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The clinical efficacy and safety evaluation of ticagrelor for acute coronary syndrome in general ACS patients and diabetic patients: A systematic review and meta-analysis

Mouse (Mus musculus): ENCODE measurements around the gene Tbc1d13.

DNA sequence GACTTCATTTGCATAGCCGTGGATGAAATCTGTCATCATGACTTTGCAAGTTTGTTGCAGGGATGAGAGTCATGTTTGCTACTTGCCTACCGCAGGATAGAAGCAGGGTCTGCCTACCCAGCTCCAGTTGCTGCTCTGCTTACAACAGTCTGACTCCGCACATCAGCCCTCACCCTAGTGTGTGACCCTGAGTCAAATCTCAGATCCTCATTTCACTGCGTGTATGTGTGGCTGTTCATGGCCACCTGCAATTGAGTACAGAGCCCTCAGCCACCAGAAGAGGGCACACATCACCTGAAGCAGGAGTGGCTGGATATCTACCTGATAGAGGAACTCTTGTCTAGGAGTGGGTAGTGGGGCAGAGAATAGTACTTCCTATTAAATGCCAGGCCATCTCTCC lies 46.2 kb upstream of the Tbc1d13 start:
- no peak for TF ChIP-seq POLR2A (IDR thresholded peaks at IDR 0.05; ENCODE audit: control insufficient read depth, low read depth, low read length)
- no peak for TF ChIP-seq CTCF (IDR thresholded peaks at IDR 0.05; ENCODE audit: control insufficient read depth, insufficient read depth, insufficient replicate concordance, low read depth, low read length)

May The clinical efficacy and safety evaluation of ticagrelor for acute coronary syndrome in general ACS patients and diabetic patients: A systematic review and meta-analysis Qiutong Tan 0 1 Xin Jiang 1 Sichao Huang 1 Tiantian Zhang 0 1 Lin Chen 1 Siwen Xie 0 1 Enpan Mo 1 Jun Xu 0 1 Shaohui Cai 0 1 0 College of Pharmacy, Jinan University , Guangzhou , P. R. China , 2 Medical Division , Renolit, Beijing , P.R. China , 3 Department of Pharmacy, Zhuhai People's Hospital , Zhuhai , P. R. China , 4 Institution of Drug Clinical Trail, the First Affiliated Hospital of Jinan University , Guangzhou , P.R. China 1 Editor: Carmine Pizzi, University of Bologna , ITALY A search of PubMed, Cochrane Central Register of Controlled Trials, Web of Science, CNKI databases was conducted to analyze relevant randomized controlled trails (RCTs) of ticagrelor treating ACS during 2007 to 2015. Article screening, quality accessing and data extracting was independently undertaken by two reviewers. A meta-analysis was performed to clarify the efficacy and safety of ticagrelor in general ACS patients, and a meta-regression analysis was taken to demonstrate the efficacy and safety of ticagrelor in DM patients compared with general ACS patients. - Data Availability Statement: All relevant data are within the paper and its Supporting Information files. Objective Methods In this study, a systematic evaluation was conducted to estimate the efficacy and safety of ticagrelor for treating acute coronary syndrome (ACS) in general ACS patients and a diabetes mellitus (DM) group. Result Twenty-two studies with 35004 participants were included. The meta-analysis result impli cated that ticagrelor could: 1) reduce the incidence of the composite endpoint [OR = 0.83, 95%CI (0.77, 0.90), P<0.00001] and the incidence of myocardial infarction [OR = 0.81, 95% CI (0.74, 0.89), P = 0.0001]; 2) not statistically reduce the incidence of cardiovascular death, the incidence of stroke and the incidence of bleeding events; 3) increase the incidence of dyspnea [OR = 1.90, 95%CI (1.73, 2.08), P<0.00001] compared with clopidogrel. Meanwhile, compared with prasugrel, ticagrelor could 1) reduce the platelet reactivity of patients at maintenance dose [MD = -44.59, 95%CI (-59.16, -30.02), P<0.00001]; 2) not statistically reduce the incidence of cardiovascular death, the platelet reactivity of patients 6 hours or 8 hours after administration, or the incidence of bleeding events; 3) induce the incidence of Foundation of China (No. 81273538), SHC, http:// www.nsfc.gov.cn/; National Natural Science Foundation of China (No. 81202461), JX, http:// www.nsfc.gov.cn/; and Fund for Scientific Development and Research of Zhuhai People's Hospital (2016 No.6), SCH, http://www.zhhospital. cn/index.php. Competing interests: The authors have declared that no competing interests exist. Abbreviations: ACS, acute coronary syndrome; DM, diabetes mellitus; RCTs, randomized controlled trails; OR, odds ratios; MD, mean difference; CIs, 95% confidence intervals; CAD, coronary artery disease; NSTEMI, non-ST segment elevation myocardial infarction; STEMI, ST segment elevation myocardial infarction. dyspnea [OR = 13.99, 95%CI (2.58, 75.92), P = 0.002]. Furthermore, the result of metaregression analysis implicated that there was a positive correlation between DM patients and the platelet reactivity of patients 6 hours and 8 hours after administration, but there was no obvious correlation between DM patients and general ACS patients in other endpoints. Conclusion Ticagrelor could reduce the incidence of composite endpoint of cardiovascular death, myo cardial infarction and stroke as well as platelet reactivity in DM patients with ACS, while not increasing the risk of bleeding. Because there are differences in platelet reactivity between DM patients and general ACS patients, we suggest that caution is needed when using ticagrelor in clinical applications. Introduction Acute coronary syndrome (ACS) refers to a group of clinical conditions such as coronary atherosclerosis rupture, platelet aggregation and thrombosis. Platelet aggregation has a close relationship with the occurrence and development of ACS; thus, antiplatelet therapy is the most common treatment for ACS. Second-generation thienopyridines (clopidogrel and prasugrel) are widely used in antiplatelet therapy. Clopidogrel is converted to its active metabolites in vivo by a 2-step process, and these active metabolites irreversibly inhibit the platelet P2Y12 adenosine diphosphate receptor [ 1, 2 ]. Therefore, clopidogrel is a prodrug, and its onset of action is relatively slow [3]. Moreover, 30% of patients show drug resistance to clopidogrel, which can induce a high risk of myocardial infarction recurrence and stent thrombosis [4]. Prasugrel is another antiplatelet drug with the same mechanism as clopidogrel. Its active metabolites are produced in a 1-step metabolic process; thus, its onset of action is shorter [5]. Furthermore, compared with clopidogrel, it has a series of advantages, such as greater efficacy and lower variability. However, it probably has an increased risk of bleeding, including fatal bleeding [6±8]. Given the limitations of these two widely used drugs, such as the delayed onset of action and variability of clopidogrel and prasugrel bleeding risk, additional studies were critical in developing efficient new P2Y12 receptor antagonists. Ticagrelor (AZD6140) is the first reversibly binding oral P2Y12 receptor antagonist that blocks ADP-induced platelet aggregation. The discovery of ticagrelor began with adenosine triphosphate (ATP). The subsequent identification of a novel series of P2Y12 receptor antagonists and the exploitation of their SAR has been described. Modifications of the acidic side chain and purine core, in addition to experimentation with hydrophobic substituents, led to the development of a series of neutral molecules. Ultimately, the leading compound, AZD6140, was developed as a novel platelet aggregation inhibitor [9]. Unlike the thienopyridines, ticagrelor is not a prodrug and therefore does not require metabolic activation. It binds reversibly to the receptor and exhibits rapid onset and offset of action, which closely follows drug exposure levels [ 10 ]. The action mechanism of ticagrelor facilitates the rapid recovery of platelet function after drug withdrawal. Ticagrelor also has a stronger and more consistent effect than clopidogrel because its direct action does not require catabolite activation [11]. Several clinical studies have indicated that ticagrelor is superior to clopidogrel in reducing platelet reactivity, myocardial infarction, cardiovascular death, stroke and adverse events [12]. 2 / 18 It may also reduce the incidence of clinical bleeding events compared with prasugrel [13, 14]. However, some authors have noted that the bleeding risk of the two treatments is not significantly different [15]. Therefore, further research is needed to estimate the safety of ticagrelor compared to the other two drugs. During our analysis of clinical studies on ticagrelor, clopidogrel and prasugrel, we found that a significant proportion of patients with ACS have comorbid diabetes mellitus (DM). This result underscores the fact that DM is an important risk factor for ACS. DM enhances the risk of coronary and cerebrovascular diseases [16] and significantly increases the risk of major cardiovascular complications [17, 18]. Diabetic patients comprise a unique subpopulation within ACS, and the clinical effects of aspirin are different in diabetic patients than in other ACS patients. According to a meta-analysis by De Berardis G et al., the benefit of aspirin in DM patients is well below expectations, which may be explained by the rapid recovery of platelet reactivity in DM patients [19]. Although some clinical studies have started to focus on the clinical efficacy of ticagrelor in DM patients, a systematic review of the efficacy and safety of ticagrelor in DM patients with ACS has been lacking. Therefore, in this article, we systematically evaluated the efficacy and safety of ticagrelor in DM patients with ACS compared with clopidogrel and prasugrel. The results may provide a guideline for more effective treatment of ACS in patients with DM. Materials and methods Search strategy and eligibility criteria for study selection Randomized controlled trials comparing the clinical efficacy of ticagrelor and clopidogrel or prasugrel in treating ACS, published from 2007 to 2015, were screened for inclusion in this study. The PubMed, Cochrane Central Register of Controlled Trials, Web of Science, China National Knowledge Infrastructure (CNKI) databases were searched using the following terms: ªticagrelor or AZD6140 or Brilintaº and ªclopidogrel or Plavix or prasugrel or CS-747 or LY 640315º and ªacute coronary syndrome or stable coronary arteryº and ªrandomized controlled trailsº. The detailed search strategy was provided in S1 Fig. Reviews and other relevant articles were also searched to identify all potential results. The citation lists of the retrieved articles were manually screened by the inclusion and exclusion criteria. The detail of inclusion criteria were as follows: 1) study designs were clearly described as clinical trials; 2) Ticagrelor was used as the experimental drug, and either clopidogrel or prasugrel was used as the positive control drug; 3) patients in the ticagrelor group were given a loading dose of 180 mg orally, followed by a maintenance dose of 90 mg twice a day; patients in the clopidogrel group were given a loading dose of 300 mg orally followed by a maintenance dose of 75mg; patients in the prasugrel group were given a loading dose of 60 mg orally, followed by a maintenance dose of 10 mg twice a day; and all patients were given aspirin 75±100 mg per day unless they were intolerant; 4) the duration of treatment was less than 12 months; and 5) participants were suffering from ACS with unstable angina, non-ST segment elevation myocardial infarction or ST segment elevation myocardial infarction. In addition, exclusion criteria were as follows: 1) original studies were non-clinical trials; 2) the drug in the control group was neither clopidogrel nor prasugrel; 3) endpoints in the studies were not in accordance with the endpoints in this systematic review; 4) studies had insufficient data for analysis; and 5) the article is a review or letter. Endpoints of evaluation The primary endpoint is a composite endpoint (containing the probability of any myocardial infarction, cardiovascular death or stroke). Secondary endpoints included the incidence of 3 / 18 myocardial infarction (MI), cardiovascular death (CVD), stroke and the platelet reactivity. The endpoints in the safety evaluation included bleeding events and dyspnea. Data extraction Two investigators (QT and SX) independently screened the articles and extracted the data from the included studies using standard data-abstraction forms. Disagreements were resolved by discussion with another reviewer (JX). Extracted data were transferred to Review Manager 5.2 for meta-analysis and Stata 12.0 for meta-regression analysis. The following information was extracted from included studies: First author, year of publication, disease that participants suffered, intervention, efficacy outcomes and adverse events. Risk of bias analysis Two reviewers (QT and SX) independently assessed the quality of the included studies according to the Cochrane risk of bias tool, which assesses the following six domains: selection bias, performance bias, detection bias, attrition bias, reporting bias and other bias [20]. Statistical methods The meta-analysis was prepared using Review Manager 5.2 software. The data extracted from the included studies were used to calculate odds ratios (OR), mean difference (MD) and 95% confidence intervals (CIs). A fixed-effects model was applied to the overall analysis and subgroup analysis if no heterogeneity was expected while a random-effects model was applied if heterogeneity was present. I2 (>50%) calculated by Review Manager 5.2 software were taken as the determinant of heterogeneity and P value (<0.05) was considered statistically significant. Publication bias was assessed with Harbord's test (for dichotomous variables) or Egger's test (for continuous variables), significant publication bias was indicated when P<0.05. These data were depicted in funnel plots. The meta-regression analysis, prepared using Stata 12.0 software, was used to evaluate the relationship between the DM patient proportion and the efficacy and safety endpoints. Result Description of the studies A detailed description of study screening is illustrated in Fig 1. A total of 596 studies were identified through database searches; 77 additional records were identified through other sources. After removing any duplicates, 615 studies remained. Among them, 489 studies were excluded by screening of title and abstract, 102 studies were excluded for lack of analyzed outcomes, and 2 studies were excluded for insufficient data for analysis. Twenty-two studies [1, 21±41] covering a total of 35,004 participants were finally included in this systematic review. The basic characteristics of the included studies are listed in Table 1. The analysis included patients with acute coronary syndrome, such as coronary artery disease (CAD), non-ST segment elevation myocardial infarction (NSTEMI), ST segment elevation myocardial infarction (STEMI) and unstable angina. Among the 22 included studies, 14 studies compared the clinical efficacy of ticagrelor and clopidogrel, while 8 studies compared ticagrelor to prasugrel. The outcomes evaluated between ticagrelor groups and clopidogrel or prasugrel groups varied across the included studies. Pooled outcomes contained incidence of the composite endpoint, platelet reactivity, the incidence of bleeding events, the incidence of myocardial infarction, the incidence of cardiovascular death, the incidence of stroke and the incidence of dyspnea. The Cochrane risk of bias tool was used to measure the quality of the included studies, and the results are shown in Figs 2 and 3. Most of the included studies describe the detail of 4 / 18 Fig 1. Process and results of study selection. Table 1. Characteristics of included studies. No. Year Patients (DM Patients) 1 [21] 2010 13408 (3109) 2 [22] 2013 100 (100) 3 [23] 2014 405 (108) 4 [ 1 ] 2013 30 (30) 5 [24] 2014 58 (32) 6 [25] 2014 60 (23) 7 [26] 2013 159 (62) 8 [27] 2007 984 (241) 9 [28] 2009 18624 (4662) 10 [29] 2014 160 (32) 11 [30] 2014 63 (19) 12 [31] 2015 114 (36) 13 [32] 2013 50 (9) 14 [33] 2014 98 (31) 15 [34] 2015 55 (5) 16 [35] 2009 101 (22) 17 [36] 2014 20 (6) 18 [37] 2012 44 (10) 19 [38] 2015 40 (21) 20 [39] 2015 157 (157) 21 [40] 2015 120 (80) 22 [41] 2015 154 (154) Disease ACS ACS ACS with CABG ACS with DM CAD with DM APC in ACS ACS NSTE-ACS ACS ACS ACS ACS STEMI Stable CAD STEMI Stable CAD ACS ACS & HTPR Stable CAD STEMI with DM ACS STEMI with DM Intervention Ticagrelor vs Clopidogrel Ticagrelor vs Prasugrel Ticagrelor vs Clopidogrel T-P vs P-T Ticagrelor vs Clopidogrel Ticagrelor vs Clopidogrel Ticagrelor vs Clopidogrel Ticagrelor vs Clopidogrel Ticagrelor vs Clopidogrel Ticagrelor vs Clopidogrel Ticagrelor vs Clopidogrel Ticagrelor vs Prasugrel Ticagrelor vs Prasugrel Ticagrelor vs Prasugrel Ticagrelor vs Prasugrel Ticagrelor vs Clopidogrel Ticagrelor vs Prasugrel T-P vs P-T T-C vs C-T Ticagrelor vs Clopidogrel Ticagrelor vs Clopidogrel Ticagrelor vs Clopidogrel Outcomes a 1, 3, 4, 5, 6 2, 3, 5 1, 3 2, 3, 4, 7 2 2, 3, 7 2 1, 3, 4, 5, 6, 7 1, 3, 4, 5, 6, 7 1, 3, 4, 5, 6, 7 3, 4 3 2, 4, 5, 6, 7 2 2, 3, 5 2, 3, 7 2 2, 3, 7 2, 7 3, 4, 5, 7 7 3, 5, 7 Characteristics of included studies a Outcomes: 1 incidence of composite endpoint; 2 platelet reactivity; 3 incidence of bleeding events; 4 incidence of myocardial infarction; 5 incidence of cardiovascular death; 6 incidence of stroke; 7 incidence of dyspnea 5 / 18 Fig 2. Risk of bias graph. random sequence generation, incomplete outcome data and selective reporting. Some studies did not mention allocation concealment, blinding of participants and personnel or random sequence generation. The other indexes of bias usually lacked specific description in the included clinical studies. Incidence of composite endpoint. As far as general ACS patients are concerned, 5 studies, including a total of 33,258 patients, assessed the incidence of the composite endpoint. Low heterogeneity was shown among the studies [P = 0.67, I2 = 0%], and according to the fixedeffects model, the incidence of the composite endpoint in the ticagrelor group was significantly lower than the incidence in the clopidogrel group [OR = 0.83, 95%CI (0.77, 0.90), P<0.00001] (Fig 4). The funnel plot did not demonstrate publication bias (Pharbord = 0.868) (Fig 5A). A meta-regression analysis was conducted to evaluate the relationship between the DM patient proportion and the incidence of the composite endpoint. The result is shown in Fig 6A, which indicates that the incidence of the composite endpoint demonstrated no significant relationship with DM patient proportion (P = 0.532). Incidence of myocardial infarction. 8 studies in general ACS patients comprising 33,282 patients were eligible for the final analysis. Low heterogeneity was shown among the studies [P = 0.90, I2 = 0%] and meta-analysis by fixed-effects model indicates that the incidence of myocardial infarction in the ticagrelor group is significantly lower than the incidence in the clopidogrel and prasugrel groups [OR = 0.81, 95%CI (0.74, 0.89), P<0.0001]. Subgroup analysis showed that the incidence of myocardial infarction in the ticagrelor group was significantly lower than the incidence in the clopidogrel group [OR = 0.81, 95%CI (0.74, 0.89), P = 0.0001]. One study on prasugrel showed that the incidences of myocardial infarction were 0.0% and 3.9% in the ticagrelor and prasugrel groups, respectively (Fig 7A). The results showed signs of publication bias, as determined by the funnel plot in Fig 5B (Pharbord = 0.005). Meta-regression revealed that the results demonstrate no significant relationship between DM patient proportion and the occurrence of myocardial infarction (P = 0.920) (Fig 6B). Incidence of cardiovascular death. Nine studies in general ACS patients comprising 33,369 patients were eligible for the final analysis. Heterogeneity was shown among the studies 6 / 18 Fig 3. Risk of bias summary. [P = 0.06, I2 = 46%], and the meta-analysis by random-effects model indicated that the incidence of cardiovascular death in the ticagrelor group was not significantly different from the incidence in the clopidogrel and prasugrel groups [OR = 0.93, 95%CI (0.73, 1.18), P = 0.55]. Subgroup analysis showed that the ticagrelor group had no significant difference form the clopidogrel [OR = 0.93, 95%CI (0.72, 1.20), P = 0.59] and prasugrel groups [OR = 0.70, 95%CI (0.11, 4.26), P = 0.70] (Fig 7B).The funnel plot in Fig 5C reveals that the results did not demonstrate publication bias (Pharbord = 0.282) and no significant relationship was found between DM patient proportion and the incidence of cardiovascular death by meta-regression (P = 0.446), as shown in Fig 6C. Incidence of stroke. Four studies in general ACS patients comprising 32,853 patients were eligible for the final analysis. Low heterogeneity was shown among the studies [P = 0.95, I2 = 0%] and meta-analysis by fixed-effects model indicates that the incidence of stroke in the ticagrelor group was not significantly different from the incidence in the clopidogrel group [OR = 1.14, 95%CI (0.93, 1.40), P = 0.20] (Fig 7C). The funnel plot in Fig 5D indicates no publication bias (Pharbord = 0.687) and no significant relationship was found between DM patient proportion and the occurrence of stroke by meta-regression (P = 0.716), as shown in Fig 6D. Platelet reactivity after 6 hours. Five studies comprising 263 patients assessed platelet reactivity 6 hours after the administration of therapy in general ACS patients. High heterogeneity was shown among the studies [P<0.00001, I2 = 95%]. Thus, the random-effects model was used to evaluate the data, which showed that platelet reactivity 6 hours after the administration of therapy was not significantly different in the ticagrelor and control groups [MD = -45.45, 95%CI (-123.97, 33.07), P = 0.26] (Fig 8A). Further subgroup analysis showed no statistically significant difference between the ticagrelor group and the prasugrel group [MD = -3.65, 95%CI (-40.52, 33.22), P = 0.85]. One study on clopidogrel showed that both ticagrelor and clopidogrel inhibit platelet reactivity 6 hours after administration; the PRU values were 34.5 and 219.3, respectively (Fig 8A). No publication bias was observed, as determined by the funnel plot shown in Fig 5E (Pegger = 0.256). Further meta-regression analysis was conducted to evaluate the correlation between DM patient proportion and platelet reactivity 6 hours after administration of therapy. The results are shown in Fig 6E, which indicates that platelet reactivity 6 hours after administration demonstrates a significant relationship with DM patient proportion (P = 0.044). Fig 4. Forest plot of incidence of composite endpoint in ticagrelor and clopidogrel group. 8 / 18 Fig 5. Funnel plots for the assessment of publication bias. (A) Incidence of composite endpoint; (B) Incidence of myocardial infarction; (C) Incidence of cardiovascular death; (D) Incidence of stroke; (E) Platelet reactivity 6 hours after administration; (F) Platelet reactivity 8 hours after administration; (G) Platelet reactivity at maintenance dose; (H) Incidence of bleeding events; (I) Incidence of dyspnea. Platelet reactivity after 8 hours. Four studies comprising 327 patients assessed platelet reactivity 8 hours after the administration of therapy in general ACS patients. Heterogeneity was shown among the studies [P<0.00001, I2 = 90%] and the random-effects model indicated that platelet reactivity 8 hours after the administration ticagrelor was significantly lower than clopidogrel and prasugrel [MD = -47.28, 95%CI (-81.14, -13.43), P = 0.006]. Subgroup analysis showed that there was no significant difference in the inhibition of platelet reactivity in the ticagrelor group 8 hours after administration of therapy compared to the prasugrel group [MD = -53.57, 95%CI (-117.59, 10.10), P = 0.10]. One study on clopidogrel showed that both ticagrelor and clopidogrel inhibited platelet reactivity 8 hours after administration; the PRU were 179.29 and 214.27, respectively (Fig 8B). The funnel plot in Fig 5F indicates no publication bias (Pegger = 0.679). Meta-regression analysis demonstrated that platelet reactivity 8 hours after the administration of therapy shows a significant relationship with DM patient proportion (P = 0.045) (Fig 6F). Platelet reactivity at maintenance dose. Six studies comprising 440 patients assessed platelet reactivity at maintenance doses in general ACS patients. Heterogeneity was shown 9 / 18 Fig 6. Scatter plots of meta-regression analysis. (A) Incidence of composite endpoint; (B) Incidence of myocardial infarction; (C) Incidence of cardiovascular death; (D) Incidence of stroke; (E) Platelet reactivity 6 hours after administration; (F) Platelet reactivity 8 hours after administration; (G) Platelet reactivity at maintenance dose; (H) Incidence of bleeding events; (I) Incidence of dyspnea. among the studies [P = 0.0001, I2 = 81%], and the random-effects model indicated that platelet reactivity in the ticagrelor group was significantly lower than platelet reactivity in the clopidogrel and prasugrel groups [MD = -53.78, 95%CI (-73.73, -33.82), P<0.00001]. Subgroup analysis showed that the ticagrelor group demonstrated less platelet reactivity than the prasugrel group [MD = -44.59, 95%CI (-59.16, -30.02), P<0.00001]. One study on clopidogrel showed that both ticagrelor and clopidogrel inhibit platelet reactivity at maintenance doses; the PRU were 34.7 and 154.7, respectively (Fig 8C). The funnel plot in Fig 5G indicates no publication bias (Pegger = 0.222). Furthermore, meta-regression analysis shows no significant relationship between DM patient proportion and platelet reactivity at maintenance doses (P = 0.965) (Fig 6G). Incidence of bleeding events. The data from 13 studies comprising 33,675 general ACS patients were eligible for incidence of bleeding events analysis and subgroup analysis. As shown in Fig 9A, low heterogeneity was shown among the studies [P = 0.60, I2 = 0%] and the pooled outcome of the fixed-effects model indicated that the incidence of bleeding events in the ticagrelor group was not significantly different from the incidence in the clopidogrel and 10 / 18 Fig 7. Forest plots of MI, CVD and stoke. (A) Incidence of myocardial infarction; (B) Incidence of cardiovascular death; (C) Incidence of stroke. prasugrel groups [OR = 1.03, 95%CI (0.96, 1.11), P = 0.39]. Subgroup analysis showed that the ticagrelor group had no significant difference from the clopidogrel [OR = 1.03, 95%CI (0.96, 1.10), P = 0.46] and prasugrel groups [OR = 2.23, 95%CI (0.78, 6.32), P = 0.13]. Signs of publication bias were observed, as determined by the funnel plot shown in Fig 5H (Pharbord = 0.003). Furthermore, no significant relationship was found between DM patient proportion and the incidence of bleeding by meta-regression (P = 0.744) (Fig 6H). Incidence of dyspnea. Twelve studies comprising 20,072 general ACS patients were applicable for incidence of dyspnea analysis and subgroup analysis. As indicated in Fig 9B, low heterogeneity was shown among the studies [P = 0.44, I2 = 0%], and the meta-analysis by fixedeffects model indicated that the incidence of dyspnea in the ticagrelor group was significantly higher than the incidence in the clopidogrel and prasugrel groups [OR = 1.92, 95%CI (1.75, 2.11), P<0.00001]. Subgroup analysis showed that the incidence of dyspnea in the ticagrelor 11 / 18 Fig 8. Forest plots of platelet reactivity. (A) Platelet reactivity 6 hours after administration; (B) Platelet reactivity 8 hours after administration; (C) Platelet reactivity at maintenance dose. group was significantly higher than the incidence in the clopidogrel [OR = 1.90, 95%CI (1.73, 2.08), P<0.00001] and prasugrel groups [OR = 13.99, 95%CI (2.58, 75.92), P = 0.002]. The funnel plot in Fig 5I shows that the results demonstrated publication bias (Pharbord = 0.02); meta-regression revealed that the results did not demonstrate a significant relationship between DM patient proportion and the incidence of dyspnea (P = 0.160) (Fig 6I). Discussion Ticagrelor is a novel reversible platelet inhibitor that is notable for its superior clinical efficacy and safety [42]. The results of our preliminary research show that DM patients may represent a high-risk population for angiocardiopathy and the clinical efficacy of ticagrelor in this group differs from the overall cohort. Thus, it was important to evaluate the efficacy and safety of ticagrelor in DM patients. In this study, we conducted a systematic evaluation to assess the efficacy and safety of ticagrelor in general ACS patients and DM patients who were suffering from ACS. Although the 22 included RCTs comprise 35,004 participants, the various studies focused on different clinical indexes. Therefore, the primary endpoint was the incidence of the 12 / 18 Fig 9. Forest plots of safety endpoint. (A) Incidence of bleeding events; (B) Incidence of dyspnea. composite endpoint (5 studies, 33,258 cases, containing the probability of any myocardial infarction, cardiovascular death or stroke). The secondary endpoints were the incidence of myocardial infarction (8 studies, 33282 cases), the incidence of cardiovascular death (9 studies, 33369 cases), the incidence of stroke (4 studies, 32853 cases) and platelet reactivity (11 studies, 916 cases). The incidence of bleeding events (13 studies, 33675 cases) and the incidence of dyspnea (12 studies, 20072 cases) were used as safety endpoints. Dosing is a crucial tissue in our research, and the conventional dosage of ticagrelor (90 mg bid) used in most of the clinical trials is based on the PLATO study (a phase III clinical study). Dosing in the PLATO study was based on the pharmacodynamics, efficacy and safety data demonstrated in the phase II study, these results indicated that a dose of 90 mg is well tolerated, acceptably safe and maximizes the inhibition of platelet aggregation [15]. Furthermore, higher doses of ticagrelor were not recommended, because the greatest suppression of platelet aggregation was seen at a dose of 90 mg. A lower dose of ticagrelor was not recommended because at lower doses the variability of platelet aggregation inhibition is more pronounced. In light of these two findings, we selected a dosage of 90 mg bid ticagrelor as an inclusion criterion for our study. 13 / 18 The duration of dual antiplatelet therapy also has an impact on efficacy and safety. In our study, the duration of antiplatelet therapy in the included studies was less than 12 month. However, the research of Fabrizio D'Ascenzo [43] noted that long-term usage (12 months or more) of dual antiplatelet therapy may increase the risk of bleeding events. Therefore, in this meta-analysis, the incidence of bleeding events was considered an important endpoint for the safety investigation of ticagrelor in general ACS and DM patients. In this research, ticagrelor reduced the incidence of the composite endpoint in general ACS patients compared to clopidogrel, and these results were in accordance with the conclusions drawn in both the PLATO study [21] [9.0% vs 10.7%, 95%CI (0.75, 0.94), P = 0.0025] and in Wallentin's research [28] [9.8% vs 11.7%, 95%CI (0.77, 0.92), P<0.001]. Both demonstrated that ticagrelor may significantly reduce the rate of myocardial infarction, death from vascular causes and the incidence of stroke. As for secondary endpoints, ticagrelor may reduce the incidence of myocardial infarction compared to clopidogrel and prasugrel [OR = 0.81, 95%CI (0.74, 0.89), P<0.0001]. Ticagrelor did not statistically reduce the incidence of cardiovascular death compared to either clopidogrel or prasugrel [OR = 0.93, 95%CI (0.73, 1.18), P = 0.55]. Furthermore, ticagrelor did not significantly reduce the incidence of stroke compared to clopidogrel [OR = 1.14, 95%CI (0.93, 1.40), P = 0.20]. According to the research of Thibault Lhermusier, ticagrelor showed stronger inhibition of platelet reactivity in ACS patients compared to prasugrel [MD: -42.5, 95% CI: -62.9, -21.9] and was more effective than regular doses [MD: -159.7, 95% CI: -182.6, -136.6] or high doses [MD: -125.5, 95% CI: -154.9, -96.4] of clopidogrel [12]. The results of this study further supported the evidence presented above. Compared with clopidogrel and prasugrel, ticagrelor did not significantly reduce platelet reactivity after 6 hours [MD = -45.45, 95%CI (-123.97, 33.07), P = 0.26], but a significant reduction of platelet reactivity was found in the ticagrelor group after 8 hours [MD = -47.28, 95%CI (-81.14, -13.43), P = 0.006] and during the period of maintenance dosing [MD = -53.78, 95%CI (-73.73, -33.82), P<0.00001]. The results above demonstrate that the efficacy of ticagrelor is superior to the efficacy of clopidogrel or prasugrel in long-term treatment. Ticagrelor did not statistically reduce the incidence of bleeding events compared with clopidogrel and prasugrel [OR = 1.03, 95%CI (0.96, 1.11), P = 0.39]. These results were also supported by the PRAGUE-18 Study (Zuzana Motovska, 2016) [44], which noted the head-tohead comparison of prasugrel and ticagrelor failed to show that one was more effective than the other in preventing bleeding events, including TIMI and BARC bleeding events. Furthermore, in Chirag's research [45], ticagrelor showed a non-significant increase in TIMI major bleeding [OR = 1.14, 95%CI (0.74, 1.75), P = 0.10] and TIMI major/minor bleeding [OR = 1.07, 95%CI (0.97, 1.18), P = 0.89] compared with clopidogrel. These results were in accordance with our research. Moreover, it is also worth noting that ticagrelor can significantly increase the incidence of dyspnea compared with clopidogrel and prasugrel. It may be that ticagrelor causes an increase in the endogenous adenosine concentration [46, 47] and the inhibition of P2Y12 on sensory neurons [48]. Based on the above results, meta-regression analysis was used to describe the difference in efficacy and safety of ticagrelor between diabetes mellitus patients and general ACS patients. There was no difference between general ACS patients and DM patients in reducing the incidence of the composite endpoint in the ticagrelor group. Meanwhile, the incidences of myocardial infarction, cardiovascular death and stroke showed no significant differences between general ACS patients and DM patients. However, the period of platelet reactivity recovery in DM patients was shorter than that of general ACS patients, which probably contributed to the higher platelet reactivity of DM patients with ACS. Nevertheless, in long-term usage, a nonsignificant difference in platelet reactivity was found between DM patients and general ACS 14 / 18 patients. Furthermore, a non-significant difference was found between DM patients and general ACS patients in the incidence of bleeding events and dyspnea. Our meta-regression analysis was also supported by the subgroup analysis of the PLATO study (4,662 patients with pre-existing DM and 13,951 patients without DM), which showed that the benefits and risks of ticagrelor in DM patients coincided with the outcomes of the cohort. Moreover, ticagrelor reduced the composite endpoints of cardiovascular death, myocardial infarction or stroke, and all-cause death in DM patients, without increasing the risk of bleeding. Low heterogeneity was present in general ACS and DM patients [ 2 ]. Nevertheless, it was noted that potential publication bias might exist in our study because it was a literature-based analysis, and a large proportion of the included publications showed positive results. In conclusion, according to the existing research, ticagrelor exhibits superior clinical efficacy and safety than either clopidogrel or prasugrel in treating ACS. In the subgroup of DM patients, the clinical efficacy and safety of ticagrelor showed no obvious difference. However, the platelet reactivity of DM patients should be monitored in the treatment of ACS. Furthermore, more multi-center RCTs are required to ensure the reliability of these data and guide clinical practice. Supporting information S1 File. PRISMA 2009 checklist. (PDF) S1 Fig. Search strategy of this study. (TIF) Author Contributions Conceptualization: QT XJ SH TZ. Data curation: QT SH TZ SX. Formal analysis: QT XJ SX. Funding acquisition: JX SC SH. Investigation: QT XJ SH TZ. Methodology: QT XJ JX. Project administration: JX SC. Resources: LC EM. Supervision: JX SC. Validation: JX SC QT XJ. Visualization: QT XJ LC EM. Writing ± original draft: QT XJ SX LC EM. 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Qiutong Tan, Xin Jiang, Sichao Huang, Tiantian Zhang, Lin Chen, Siwen Xie, Enpan Mo, Jun Xu, Shaohui Cai. The clinical efficacy and safety evaluation of ticagrelor for acute coronary syndrome in general ACS patients and diabetic patients: A systematic review and meta-analysis, PLOS ONE, 2017, DOI: 10.1371/journal.pone.0177872